What Is Somatic Therapy?
Our nervous system and physical bodies are hardwired to heal. Somatic Therapy is an experiential approach to psychotherapy that focuses on the mind-body connection, tapping into the body’s natural ability to heal trauma under the right conditions.
Since the mid-2000s, there have been great advances in our understanding of neuroscience and the causes of Post-Traumatic Stress Disorder (PTSD), anxiety, and depression. Research has taught us how to better treat symptoms such as hypervigilance, flashbacks, numbing, emotional flooding, heightened startle response, and dissociation. Somatic therapy can help restore nervous system regulation after an overwhelming event—such as ongoing abuse or neglect—has become too much for the body to integrate. Somatic trauma release can help those who have experienced trauma feel more enlivened, calm, empowered, and comfortable in their own skin.
The History Of Somatic Therapy
Somatics is a broader term that refers to “focusing on body movement as a means to improve mental health.” The term “somatic therapy” encompasses various modalities. Developed by Peter Levine, Ph.D. in the 1970s, Somatic Experiencing therapy has evolved into an effective treatment to help trauma survivors heal that draws from psychology, stress physiology, ethnology, biology, neuroscience, and indigenous healing practices.
Diane Poole Heller’s Dynamic Attachment Repatterning Experience (DARe) is a more recent therapy that focuses on healing attachment injuries and resolving trauma somatically. In addition, Focusing is yet another somatic healing therapy developed by Eugene Gendlin, Ph.D. in the 1960s that taps into the wisdom of the body through what Gendlin termed the ‘felt sense.’
How Somatic Therapy Helps Process Trauma
Trauma can be defined as a single event or ongoing exposure that overwhelms our nervous system. Whenever we perceive that our survival is threatened, our ‘animal brain’ instincts take over and mobilize us to either fight or flee. However, when we can neither defend ourselves nor escape from the threat, the body instinctively moves into freeze mode, directed by our primitive survival system that overrides reflective decision-making.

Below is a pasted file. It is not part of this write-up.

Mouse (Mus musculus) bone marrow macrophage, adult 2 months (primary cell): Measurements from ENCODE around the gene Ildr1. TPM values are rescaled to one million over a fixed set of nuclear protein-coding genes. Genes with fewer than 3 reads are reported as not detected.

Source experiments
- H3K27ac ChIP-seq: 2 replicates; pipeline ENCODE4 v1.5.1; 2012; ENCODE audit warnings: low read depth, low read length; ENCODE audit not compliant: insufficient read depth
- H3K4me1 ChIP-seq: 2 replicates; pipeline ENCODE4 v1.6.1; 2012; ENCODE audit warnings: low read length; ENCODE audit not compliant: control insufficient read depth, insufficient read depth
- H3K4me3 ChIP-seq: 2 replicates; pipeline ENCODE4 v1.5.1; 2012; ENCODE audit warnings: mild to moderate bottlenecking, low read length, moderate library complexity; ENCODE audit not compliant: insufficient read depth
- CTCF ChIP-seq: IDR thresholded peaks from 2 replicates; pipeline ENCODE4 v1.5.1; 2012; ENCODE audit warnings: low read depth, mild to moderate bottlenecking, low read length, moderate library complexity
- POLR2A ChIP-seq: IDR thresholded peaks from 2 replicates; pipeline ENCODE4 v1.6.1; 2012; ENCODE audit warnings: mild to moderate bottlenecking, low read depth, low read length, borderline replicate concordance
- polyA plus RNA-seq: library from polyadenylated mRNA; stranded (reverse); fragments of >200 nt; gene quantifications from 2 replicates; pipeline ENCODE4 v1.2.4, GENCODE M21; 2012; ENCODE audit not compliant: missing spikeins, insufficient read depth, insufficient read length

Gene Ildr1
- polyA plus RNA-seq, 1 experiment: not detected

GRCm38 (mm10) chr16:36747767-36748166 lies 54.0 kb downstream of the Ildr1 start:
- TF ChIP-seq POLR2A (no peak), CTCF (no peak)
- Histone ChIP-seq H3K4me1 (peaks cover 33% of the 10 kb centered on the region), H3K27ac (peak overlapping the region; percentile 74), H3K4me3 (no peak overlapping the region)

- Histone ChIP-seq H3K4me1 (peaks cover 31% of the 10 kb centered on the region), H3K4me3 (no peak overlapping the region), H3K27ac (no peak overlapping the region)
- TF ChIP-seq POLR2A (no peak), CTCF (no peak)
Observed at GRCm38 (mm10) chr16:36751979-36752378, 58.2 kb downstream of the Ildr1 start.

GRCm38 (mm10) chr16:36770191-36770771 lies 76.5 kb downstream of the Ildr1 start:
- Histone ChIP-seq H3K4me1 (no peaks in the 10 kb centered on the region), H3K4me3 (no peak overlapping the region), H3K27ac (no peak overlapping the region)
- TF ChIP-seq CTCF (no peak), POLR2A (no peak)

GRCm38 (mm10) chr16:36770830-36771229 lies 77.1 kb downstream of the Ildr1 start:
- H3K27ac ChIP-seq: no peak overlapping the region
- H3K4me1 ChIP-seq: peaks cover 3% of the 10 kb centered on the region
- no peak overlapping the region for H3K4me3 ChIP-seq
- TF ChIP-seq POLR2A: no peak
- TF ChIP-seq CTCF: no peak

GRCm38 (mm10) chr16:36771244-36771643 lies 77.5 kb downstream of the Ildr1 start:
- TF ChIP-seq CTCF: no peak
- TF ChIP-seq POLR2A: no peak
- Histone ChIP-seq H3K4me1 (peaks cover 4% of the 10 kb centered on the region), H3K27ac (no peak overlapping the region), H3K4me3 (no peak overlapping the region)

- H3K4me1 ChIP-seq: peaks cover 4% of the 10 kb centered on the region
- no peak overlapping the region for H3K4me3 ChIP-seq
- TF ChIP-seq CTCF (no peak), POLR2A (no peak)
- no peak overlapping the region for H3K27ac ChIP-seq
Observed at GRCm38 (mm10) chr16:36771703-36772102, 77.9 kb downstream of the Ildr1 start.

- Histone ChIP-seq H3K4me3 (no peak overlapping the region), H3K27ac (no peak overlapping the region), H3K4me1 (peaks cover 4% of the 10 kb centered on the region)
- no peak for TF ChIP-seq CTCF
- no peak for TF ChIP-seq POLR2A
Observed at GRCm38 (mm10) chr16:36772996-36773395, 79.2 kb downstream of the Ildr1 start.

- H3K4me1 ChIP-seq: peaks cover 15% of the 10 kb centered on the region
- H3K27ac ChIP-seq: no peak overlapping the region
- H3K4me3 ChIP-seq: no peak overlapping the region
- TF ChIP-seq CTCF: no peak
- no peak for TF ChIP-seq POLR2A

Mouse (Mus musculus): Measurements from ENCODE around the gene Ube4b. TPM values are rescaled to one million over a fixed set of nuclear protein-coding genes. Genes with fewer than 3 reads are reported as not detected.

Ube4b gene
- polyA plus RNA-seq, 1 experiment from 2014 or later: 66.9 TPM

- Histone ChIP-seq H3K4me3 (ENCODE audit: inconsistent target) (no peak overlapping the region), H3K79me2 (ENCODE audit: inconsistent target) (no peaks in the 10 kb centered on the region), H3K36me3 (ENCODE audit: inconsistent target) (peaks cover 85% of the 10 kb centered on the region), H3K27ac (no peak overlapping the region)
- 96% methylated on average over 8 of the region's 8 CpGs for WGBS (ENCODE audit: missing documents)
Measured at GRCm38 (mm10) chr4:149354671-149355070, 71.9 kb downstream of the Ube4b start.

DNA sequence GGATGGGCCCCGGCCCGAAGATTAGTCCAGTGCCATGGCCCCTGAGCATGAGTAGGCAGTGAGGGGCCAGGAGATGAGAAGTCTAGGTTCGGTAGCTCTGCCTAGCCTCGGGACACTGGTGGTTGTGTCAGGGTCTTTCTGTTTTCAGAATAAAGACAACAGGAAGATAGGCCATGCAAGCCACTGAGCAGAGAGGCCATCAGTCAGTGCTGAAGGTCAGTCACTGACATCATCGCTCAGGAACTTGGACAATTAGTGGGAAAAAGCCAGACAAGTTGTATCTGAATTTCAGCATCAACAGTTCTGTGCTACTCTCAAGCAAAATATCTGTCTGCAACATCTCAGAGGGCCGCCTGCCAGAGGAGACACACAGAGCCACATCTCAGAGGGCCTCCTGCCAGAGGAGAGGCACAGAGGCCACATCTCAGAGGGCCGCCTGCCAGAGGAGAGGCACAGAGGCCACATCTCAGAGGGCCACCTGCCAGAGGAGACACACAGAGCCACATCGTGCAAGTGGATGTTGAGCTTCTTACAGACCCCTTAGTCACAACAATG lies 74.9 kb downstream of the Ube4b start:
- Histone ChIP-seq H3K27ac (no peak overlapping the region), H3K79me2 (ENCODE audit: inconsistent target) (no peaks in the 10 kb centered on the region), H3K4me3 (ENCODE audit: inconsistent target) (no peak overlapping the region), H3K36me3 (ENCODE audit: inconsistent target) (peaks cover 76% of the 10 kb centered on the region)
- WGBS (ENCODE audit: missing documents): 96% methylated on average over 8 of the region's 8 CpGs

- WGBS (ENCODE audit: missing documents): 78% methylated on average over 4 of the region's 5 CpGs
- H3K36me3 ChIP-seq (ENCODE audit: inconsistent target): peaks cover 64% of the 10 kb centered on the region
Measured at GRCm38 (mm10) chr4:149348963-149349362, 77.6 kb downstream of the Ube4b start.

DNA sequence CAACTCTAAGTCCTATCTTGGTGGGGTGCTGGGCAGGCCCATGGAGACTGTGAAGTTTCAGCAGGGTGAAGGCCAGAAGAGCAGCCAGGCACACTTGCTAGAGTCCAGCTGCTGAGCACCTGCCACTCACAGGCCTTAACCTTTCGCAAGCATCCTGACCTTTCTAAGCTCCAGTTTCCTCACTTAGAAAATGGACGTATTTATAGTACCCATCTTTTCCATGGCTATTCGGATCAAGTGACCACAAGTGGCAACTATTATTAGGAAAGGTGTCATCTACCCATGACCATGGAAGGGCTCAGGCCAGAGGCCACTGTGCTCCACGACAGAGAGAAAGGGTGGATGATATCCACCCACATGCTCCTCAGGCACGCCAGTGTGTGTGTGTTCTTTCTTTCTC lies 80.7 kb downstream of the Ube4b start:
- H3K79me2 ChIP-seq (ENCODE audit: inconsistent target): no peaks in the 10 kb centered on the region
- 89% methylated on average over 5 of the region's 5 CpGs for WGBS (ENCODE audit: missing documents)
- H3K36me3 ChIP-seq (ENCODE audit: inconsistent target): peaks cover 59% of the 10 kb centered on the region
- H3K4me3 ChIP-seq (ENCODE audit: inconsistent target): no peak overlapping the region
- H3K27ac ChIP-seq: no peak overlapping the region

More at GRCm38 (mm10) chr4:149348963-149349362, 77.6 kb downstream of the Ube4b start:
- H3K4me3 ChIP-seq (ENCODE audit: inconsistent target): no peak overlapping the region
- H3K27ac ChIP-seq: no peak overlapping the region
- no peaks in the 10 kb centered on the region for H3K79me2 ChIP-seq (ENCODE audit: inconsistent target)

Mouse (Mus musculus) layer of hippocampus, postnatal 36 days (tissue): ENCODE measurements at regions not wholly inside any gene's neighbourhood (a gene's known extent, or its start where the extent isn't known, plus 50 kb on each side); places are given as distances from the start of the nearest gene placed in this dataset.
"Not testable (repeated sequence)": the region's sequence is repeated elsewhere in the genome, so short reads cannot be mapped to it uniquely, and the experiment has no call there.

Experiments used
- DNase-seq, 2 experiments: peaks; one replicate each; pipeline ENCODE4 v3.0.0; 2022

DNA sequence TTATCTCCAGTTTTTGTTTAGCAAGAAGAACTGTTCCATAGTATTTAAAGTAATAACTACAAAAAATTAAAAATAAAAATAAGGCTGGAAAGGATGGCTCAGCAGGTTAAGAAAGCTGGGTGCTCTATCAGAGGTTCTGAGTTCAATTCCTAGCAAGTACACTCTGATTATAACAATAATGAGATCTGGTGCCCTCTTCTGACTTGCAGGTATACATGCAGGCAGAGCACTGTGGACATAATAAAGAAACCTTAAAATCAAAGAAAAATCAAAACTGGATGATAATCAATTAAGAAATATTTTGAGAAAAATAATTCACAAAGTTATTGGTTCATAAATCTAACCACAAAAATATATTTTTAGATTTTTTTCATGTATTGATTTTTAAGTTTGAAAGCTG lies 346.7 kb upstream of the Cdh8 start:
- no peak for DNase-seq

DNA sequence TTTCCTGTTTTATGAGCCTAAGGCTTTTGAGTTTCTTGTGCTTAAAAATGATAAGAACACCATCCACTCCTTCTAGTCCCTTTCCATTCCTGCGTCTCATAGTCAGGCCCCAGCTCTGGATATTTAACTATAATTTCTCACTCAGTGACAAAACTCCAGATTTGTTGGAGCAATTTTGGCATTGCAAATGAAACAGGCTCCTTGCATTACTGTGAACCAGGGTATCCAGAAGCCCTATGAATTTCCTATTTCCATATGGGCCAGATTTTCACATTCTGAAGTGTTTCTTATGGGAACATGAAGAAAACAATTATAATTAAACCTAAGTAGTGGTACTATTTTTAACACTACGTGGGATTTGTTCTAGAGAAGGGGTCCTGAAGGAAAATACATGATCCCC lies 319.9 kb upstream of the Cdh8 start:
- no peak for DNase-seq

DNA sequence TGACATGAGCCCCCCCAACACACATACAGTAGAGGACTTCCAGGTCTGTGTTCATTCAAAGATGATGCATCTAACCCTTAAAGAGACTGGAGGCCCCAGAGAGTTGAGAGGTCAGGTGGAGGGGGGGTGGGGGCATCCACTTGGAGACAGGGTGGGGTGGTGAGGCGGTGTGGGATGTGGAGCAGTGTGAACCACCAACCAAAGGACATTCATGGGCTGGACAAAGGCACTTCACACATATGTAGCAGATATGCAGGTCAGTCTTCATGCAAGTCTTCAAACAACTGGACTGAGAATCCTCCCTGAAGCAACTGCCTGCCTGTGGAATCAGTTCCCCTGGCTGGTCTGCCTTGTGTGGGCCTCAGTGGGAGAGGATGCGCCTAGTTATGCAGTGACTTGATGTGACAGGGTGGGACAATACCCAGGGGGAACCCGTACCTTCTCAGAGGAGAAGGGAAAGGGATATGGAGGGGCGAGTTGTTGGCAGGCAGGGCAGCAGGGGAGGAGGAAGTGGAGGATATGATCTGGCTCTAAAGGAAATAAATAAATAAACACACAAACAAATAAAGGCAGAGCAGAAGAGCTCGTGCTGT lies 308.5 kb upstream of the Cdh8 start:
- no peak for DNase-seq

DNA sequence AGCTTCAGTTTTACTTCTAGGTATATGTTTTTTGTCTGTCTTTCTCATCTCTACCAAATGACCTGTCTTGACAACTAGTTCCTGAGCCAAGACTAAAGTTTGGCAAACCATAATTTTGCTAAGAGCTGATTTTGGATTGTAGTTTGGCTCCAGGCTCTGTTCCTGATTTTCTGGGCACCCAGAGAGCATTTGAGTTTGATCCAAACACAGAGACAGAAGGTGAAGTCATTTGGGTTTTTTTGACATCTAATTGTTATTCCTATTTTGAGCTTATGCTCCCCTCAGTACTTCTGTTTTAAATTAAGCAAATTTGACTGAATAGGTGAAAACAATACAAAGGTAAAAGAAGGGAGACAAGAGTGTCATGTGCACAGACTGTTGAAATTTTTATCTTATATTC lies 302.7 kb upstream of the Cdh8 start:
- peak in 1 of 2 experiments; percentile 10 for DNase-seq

In freeze mode, the intense energies of fight and flight can become “stuck” in our nervous system well after the original threat is over. Unfortunately, this trapped residue within our nervous systems can lead to distressing symptoms.
Somatic therapy provides the environment in which trauma survivors can make whole their incomplete defensive responses and release the intense survival energies that have become bound within their bodies. A somatic therapist starts by establishing a felt sense of safety and trust with the client, a crucial component for therapy to be effective. Only then can they help release the trauma that may have been stuck in the nervous system for years. Somatic therapy is performed gradually so that clients won’t get overwhelmed and can progressively increase their tolerance for difficult bodily sensations and suppressed emotions.
Although the body can communicate history that the mind is sometimes disconnected from, the conditions suitable for releasing trauma require that we first be grounded in the present moment. After establishing a sense of safety, clients will learn grounding techniques, gradually building up the resources that attune them to the movement of their body to pinpoint where they might be holding tension.